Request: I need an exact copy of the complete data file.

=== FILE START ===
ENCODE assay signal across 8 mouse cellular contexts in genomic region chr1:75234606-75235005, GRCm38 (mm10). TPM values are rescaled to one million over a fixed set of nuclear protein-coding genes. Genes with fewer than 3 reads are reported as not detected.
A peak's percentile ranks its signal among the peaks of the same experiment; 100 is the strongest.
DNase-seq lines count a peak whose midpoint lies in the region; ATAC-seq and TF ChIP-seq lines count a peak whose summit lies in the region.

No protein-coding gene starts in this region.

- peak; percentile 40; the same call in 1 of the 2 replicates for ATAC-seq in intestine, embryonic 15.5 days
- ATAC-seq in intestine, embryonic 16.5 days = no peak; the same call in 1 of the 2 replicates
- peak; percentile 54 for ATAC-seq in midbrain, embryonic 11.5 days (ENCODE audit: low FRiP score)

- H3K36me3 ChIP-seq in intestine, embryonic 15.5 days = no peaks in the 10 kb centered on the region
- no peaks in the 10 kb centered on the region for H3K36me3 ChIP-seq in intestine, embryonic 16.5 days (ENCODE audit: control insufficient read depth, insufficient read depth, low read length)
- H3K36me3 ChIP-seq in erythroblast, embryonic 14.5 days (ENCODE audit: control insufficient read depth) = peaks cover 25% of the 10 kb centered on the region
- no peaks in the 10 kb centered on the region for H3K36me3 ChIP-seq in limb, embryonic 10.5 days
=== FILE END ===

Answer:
ENCODE assay signal across 8 mouse cellular contexts in genomic region chr1:75234606-75235005, GRCm38 (mm10). TPM values are rescaled to one million over a fixed set of nuclear protein-coding genes. Genes with fewer than 3 reads are reported as not detected.
A peak's percentile ranks its signal among the peaks of the same experiment; 100 is the strongest.
DNase-seq lines count a peak whose midpoint lies in the region; ATAC-seq and TF ChIP-seq lines count a peak whose summit lies in the region.

No protein-coding gene starts in this region.

- peak; percentile 40; the same call in 1 of the 2 replicates for ATAC-seq in intestine, embryonic 15.5 days
- ATAC-seq in intestine, embryonic 16.5 days = no peak; the same call in 1 of the 2 replicates
- peak; percentile 54 for ATAC-seq in midbrain, embryonic 11.5 days (ENCODE audit: low FRiP score)

- H3K36me3 ChIP-seq in intestine, embryonic 15.5 days = no peaks in the 10 kb centered on the region
- no peaks in the 10 kb centered on the region for H3K36me3 ChIP-seq in intestine, embryonic 16.5 days (ENCODE audit: control insufficient read depth, insufficient read depth, low read length)
- H3K36me3 ChIP-seq in erythroblast, embryonic 14.5 days (ENCODE audit: control insufficient read depth) = peaks cover 25% of the 10 kb centered on the region
- no peaks in the 10 kb centered on the region for H3K36me3 ChIP-seq in limb, embryonic 10.5 days